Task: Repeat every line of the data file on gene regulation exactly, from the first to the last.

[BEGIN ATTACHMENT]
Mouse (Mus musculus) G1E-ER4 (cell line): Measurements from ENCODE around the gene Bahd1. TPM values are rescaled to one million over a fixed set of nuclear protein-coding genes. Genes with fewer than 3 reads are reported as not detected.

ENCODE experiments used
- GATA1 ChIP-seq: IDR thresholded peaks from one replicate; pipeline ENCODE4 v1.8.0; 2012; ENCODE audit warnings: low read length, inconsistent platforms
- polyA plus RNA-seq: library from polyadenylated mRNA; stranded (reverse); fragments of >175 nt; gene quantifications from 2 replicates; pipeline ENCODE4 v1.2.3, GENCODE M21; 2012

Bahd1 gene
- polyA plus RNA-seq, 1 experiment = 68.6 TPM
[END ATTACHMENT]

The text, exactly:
Mouse (Mus musculus) G1E-ER4 (cell line): Measurements from ENCODE around the gene Bahd1. TPM values are rescaled to one million over a fixed set of nuclear protein-coding genes. Genes with fewer than 3 reads are reported as not detected.

ENCODE experiments used
- GATA1 ChIP-seq: IDR thresholded peaks from one replicate; pipeline ENCODE4 v1.8.0; 2012; ENCODE audit warnings: low read length, inconsistent platforms
- polyA plus RNA-seq: library from polyadenylated mRNA; stranded (reverse); fragments of >175 nt; gene quantifications from 2 replicates; pipeline ENCODE4 v1.2.3, GENCODE M21; 2012

Bahd1 gene
- polyA plus RNA-seq, 1 experiment = 68.6 TPM